The East India Company was so notorious in its day that it gained the opposition of Adam Smith, Edmund Burke, and Karl Marx -- not exactly an historical coalition that would spring quickly to anyone's mind. Edmund Burke, one of the patron saints of American conservatism, would lead the charge in the English parliament for six years in a case to prosecute the head of the Company. Burke and his partner Richard Brinsley Sheridan
Compared Hastings [the Company's chairman] to the 'writhing obliquity of the serpent' and damned him for a character that was all 'shuffling, ambiguous, dark, insidious, and little'. And as for the Company, it combined 'the meanness of a pedlar and the profligacy of pirates... wielding a truncheon with one hand, and picking a pocket with the other.'
Meanwhile Adam Smith, the tremendously misinterpreted and wrongly deified advocate of "free markets," wrote of the Company (my bold):
The result of this anti-competitive behavior was to raise profits above the natural level, amounting to [Smith writes] 'an absurd tax upon the rest of their fellow citizens.' Cartels are thus an ever present danger in a market economy and in Smith's immortal words, 'people of the same trade seldom meet together, but the conversation ends in conspiracy against the public or in some contrivance to raise prices.'
An absurd tax on the rest of us! What can better describe the control of the American economy by the descendants of the East India Company, our own era's global mega-corporations? As Robins states about our present economy, "Over 60 percent of international commerce now takes place within corporations rather than in the open marketplace, making it idle to talk of free markets."
Sounding as relevant today as two centuries ago, Robins adds of the company's operations:
It was the speculative behavior of corporate insiders and short-term investors that emerged as the most powerful factor in the Company's spectacular fall from grace in the middle of the 18th century. Financial engineering, flimsy managerial controls and inadequate regulation all played their part... the same passion for aggressive acquisitions, the same obsession with executive perks for corporate insiders, and the same focus on executive self-preservation as ordinary shareholders started to suffer the consequences of excess.
And what did this financial engineering, inadequate regulation, and corporate insiderism lead to? Repeated bailouts by the government, the largest at the end of the 18th century. Robins writes:
To avoid a run on the stock, [Prime Minister] Pitt pushed through legislation extending the Company's ability to raise debt, and so pay its regular dividend at 8 percent. Of course, this measure made little financial sense as the Company was paying dividends out of debt. But it helped to stabilize the situation.
The East India Company, like all corporations following it, was chartered by the English government, which was a monarchy, and thus the Company had plenty of monarchical characteristics. Our modern US mega-corporations are all also chartered by government, though with what at this point can only be called a quirk of history, they are all chartered through our state governments. With this chartering through the states, it was hoped corporations might be more functionally democratic.
The birth of the modern corporation and the American republic were roughly contemporaneous. The early republic, outside its dealings with the East India Company, had some understanding of these new entities, but a half-century later understood much more. The grandsons of John Adams, the republic's second president, wrote:
And yet already our great corporations are fast emancipating themselves from the State, or rather subjecting the State to their own control, while individual capitalists, who long ago abandoned the attempt to compete with them, will next seek to control them. In this dangerous path of centralization Vanderbilt has taken the latest step in advance. He has combined the natural power of the individual with the factitious power of the corporation. The famous "L'Etat, c'est moi" of Louis XIV represents Vanderbilt's position in regard to his railroads. Unconsciously he has introduced Caesarism into corporate life. He has, however, but pointed out the way which others will tread. The individual will hereafter be engrafted on the corporation, democracy running its course, and resulting in imperialism; and Vanderbilt is but the precursor of a class of men who will wield within the State a power created by the State, but too great for its control. He is the founder of a dynasty.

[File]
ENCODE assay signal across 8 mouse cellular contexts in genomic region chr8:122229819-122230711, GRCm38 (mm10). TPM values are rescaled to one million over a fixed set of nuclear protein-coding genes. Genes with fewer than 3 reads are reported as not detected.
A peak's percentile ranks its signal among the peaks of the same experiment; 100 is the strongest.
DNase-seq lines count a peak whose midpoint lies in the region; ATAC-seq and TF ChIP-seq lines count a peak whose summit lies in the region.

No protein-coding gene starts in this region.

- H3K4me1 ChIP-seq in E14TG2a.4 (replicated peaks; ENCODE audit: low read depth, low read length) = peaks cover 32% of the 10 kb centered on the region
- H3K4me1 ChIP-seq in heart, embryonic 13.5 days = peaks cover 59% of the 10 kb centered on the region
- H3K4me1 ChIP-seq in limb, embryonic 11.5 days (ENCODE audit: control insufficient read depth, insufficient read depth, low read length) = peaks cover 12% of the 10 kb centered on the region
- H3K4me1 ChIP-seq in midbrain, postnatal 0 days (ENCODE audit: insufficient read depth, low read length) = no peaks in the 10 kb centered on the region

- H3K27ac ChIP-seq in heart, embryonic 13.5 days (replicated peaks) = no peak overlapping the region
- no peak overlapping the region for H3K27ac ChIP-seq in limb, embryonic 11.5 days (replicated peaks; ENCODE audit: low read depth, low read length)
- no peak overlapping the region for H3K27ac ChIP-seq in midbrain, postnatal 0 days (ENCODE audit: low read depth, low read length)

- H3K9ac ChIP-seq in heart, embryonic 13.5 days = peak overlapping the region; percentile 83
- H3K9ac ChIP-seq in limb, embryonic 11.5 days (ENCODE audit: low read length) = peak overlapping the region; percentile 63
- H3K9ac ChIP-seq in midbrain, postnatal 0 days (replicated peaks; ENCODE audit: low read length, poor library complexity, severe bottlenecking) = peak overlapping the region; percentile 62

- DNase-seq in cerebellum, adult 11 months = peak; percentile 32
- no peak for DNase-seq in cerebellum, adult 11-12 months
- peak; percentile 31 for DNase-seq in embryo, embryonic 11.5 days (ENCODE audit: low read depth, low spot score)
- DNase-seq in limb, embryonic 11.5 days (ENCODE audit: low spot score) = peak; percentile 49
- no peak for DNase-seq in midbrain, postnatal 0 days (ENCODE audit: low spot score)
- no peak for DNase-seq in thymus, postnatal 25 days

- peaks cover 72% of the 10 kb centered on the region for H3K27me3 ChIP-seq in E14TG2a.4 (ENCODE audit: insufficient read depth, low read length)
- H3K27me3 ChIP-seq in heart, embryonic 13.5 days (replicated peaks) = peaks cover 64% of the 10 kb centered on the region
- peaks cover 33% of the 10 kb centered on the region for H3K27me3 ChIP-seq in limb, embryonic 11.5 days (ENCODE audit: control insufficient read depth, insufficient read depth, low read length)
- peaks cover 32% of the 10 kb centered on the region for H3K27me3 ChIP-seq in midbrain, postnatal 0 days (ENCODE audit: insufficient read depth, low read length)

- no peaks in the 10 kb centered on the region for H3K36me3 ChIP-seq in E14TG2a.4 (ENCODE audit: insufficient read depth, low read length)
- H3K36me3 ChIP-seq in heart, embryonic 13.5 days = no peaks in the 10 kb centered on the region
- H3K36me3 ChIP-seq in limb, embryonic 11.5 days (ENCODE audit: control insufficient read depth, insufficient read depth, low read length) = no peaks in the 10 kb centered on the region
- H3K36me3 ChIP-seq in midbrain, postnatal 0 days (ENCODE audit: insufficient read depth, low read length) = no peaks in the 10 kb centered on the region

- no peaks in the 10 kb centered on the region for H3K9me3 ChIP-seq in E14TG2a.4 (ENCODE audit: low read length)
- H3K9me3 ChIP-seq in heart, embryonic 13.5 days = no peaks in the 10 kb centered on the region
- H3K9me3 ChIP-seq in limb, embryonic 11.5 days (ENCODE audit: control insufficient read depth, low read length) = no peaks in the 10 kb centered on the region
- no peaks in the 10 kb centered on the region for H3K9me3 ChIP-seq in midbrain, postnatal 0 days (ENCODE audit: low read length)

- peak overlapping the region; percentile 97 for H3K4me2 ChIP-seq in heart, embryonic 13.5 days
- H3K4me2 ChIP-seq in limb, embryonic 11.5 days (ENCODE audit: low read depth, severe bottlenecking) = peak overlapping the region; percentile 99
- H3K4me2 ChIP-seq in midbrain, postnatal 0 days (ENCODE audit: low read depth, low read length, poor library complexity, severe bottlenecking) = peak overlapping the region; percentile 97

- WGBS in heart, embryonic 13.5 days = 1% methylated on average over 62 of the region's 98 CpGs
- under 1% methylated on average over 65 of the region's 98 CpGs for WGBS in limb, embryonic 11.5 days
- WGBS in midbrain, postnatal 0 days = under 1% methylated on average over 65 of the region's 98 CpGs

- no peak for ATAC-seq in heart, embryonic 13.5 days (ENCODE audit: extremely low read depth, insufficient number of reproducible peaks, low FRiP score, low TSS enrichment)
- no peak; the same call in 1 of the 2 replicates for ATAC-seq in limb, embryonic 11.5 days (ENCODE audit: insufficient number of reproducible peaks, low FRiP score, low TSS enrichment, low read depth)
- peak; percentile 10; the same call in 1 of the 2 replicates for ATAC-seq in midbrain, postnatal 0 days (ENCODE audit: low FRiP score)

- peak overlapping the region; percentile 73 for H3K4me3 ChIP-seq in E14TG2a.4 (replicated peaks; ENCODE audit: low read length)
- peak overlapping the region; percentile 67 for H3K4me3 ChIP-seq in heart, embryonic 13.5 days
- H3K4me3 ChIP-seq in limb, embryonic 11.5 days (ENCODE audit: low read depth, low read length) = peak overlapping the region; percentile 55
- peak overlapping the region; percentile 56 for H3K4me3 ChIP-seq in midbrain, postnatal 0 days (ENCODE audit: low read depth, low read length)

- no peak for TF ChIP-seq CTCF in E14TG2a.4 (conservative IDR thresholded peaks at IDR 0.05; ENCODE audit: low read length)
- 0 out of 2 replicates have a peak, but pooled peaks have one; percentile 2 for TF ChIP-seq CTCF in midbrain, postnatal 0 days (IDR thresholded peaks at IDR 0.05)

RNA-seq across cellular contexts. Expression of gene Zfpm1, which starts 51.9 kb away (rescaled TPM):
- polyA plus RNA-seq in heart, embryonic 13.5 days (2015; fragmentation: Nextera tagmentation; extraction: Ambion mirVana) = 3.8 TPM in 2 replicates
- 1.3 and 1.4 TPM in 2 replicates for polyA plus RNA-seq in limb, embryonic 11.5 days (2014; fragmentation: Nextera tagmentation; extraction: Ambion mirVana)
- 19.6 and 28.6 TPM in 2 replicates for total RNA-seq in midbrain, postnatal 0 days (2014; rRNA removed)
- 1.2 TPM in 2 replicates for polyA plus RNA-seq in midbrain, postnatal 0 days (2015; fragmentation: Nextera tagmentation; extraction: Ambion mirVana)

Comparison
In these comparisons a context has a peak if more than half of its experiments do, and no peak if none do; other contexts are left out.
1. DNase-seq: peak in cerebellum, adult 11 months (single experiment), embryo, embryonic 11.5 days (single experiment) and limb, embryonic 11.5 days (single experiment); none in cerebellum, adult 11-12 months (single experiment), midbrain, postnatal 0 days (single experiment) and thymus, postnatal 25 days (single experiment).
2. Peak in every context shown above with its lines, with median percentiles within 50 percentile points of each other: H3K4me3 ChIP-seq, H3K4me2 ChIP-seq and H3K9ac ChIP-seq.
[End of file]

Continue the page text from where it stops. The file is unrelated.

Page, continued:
However, it wasn't Vanderbilt who introduced Caesarism into corporate life, it was there in the corporate structure from its monarchical inception with the East India Company. We live in a time with not one corporation (and while quite powerful the Company still had a relatively small grip on the overall British economy), but an economy that is completely dominated by several hundred massive corporate structures that are riddled with corruption, insiderism and speculation, to such a degree that their "absurd tax" on the rest of us dwarfs the taxes of DC.
Yet there is no American politics against "oppressive" corporate power. Both parties are completely in the pockets of the corporate oligarchy and if there were or are concerns expressed by the present Tea Party, they've been completely censored by the corporate media and the more loathsomely decadent Republican political class.
At the beginning of the 21st century, we must, like this republic's founding generation, step up to talk about and take action concerning our corrupted and dysfunctional political system. It must include all aspects of power, and that includes the enormous power of the modern global mega-corporation. We would do well to follow their example -- the America tradition -- that the first step to dealing with unaccountable power is to break it up. That is the tradition set by the colonial Tea Party; it is a necessity of self-government. Our present Tea Partiers might find it useful to go back and read more of America's "founding documents," all the newspapers, letters, and pamphlets written in the years leading to the revolution. They would find that the founders, not just those in the pantheon but the thousands scattered up and down the eastern seaboard, had as much concern about the unaccountable power of the nascent corporation as they did of their ancient King.
Joe Costello was communications director for Jerry Brown’s 1992 presidential campaign and was a senior adviser for Howard Dean’s effort in 2004.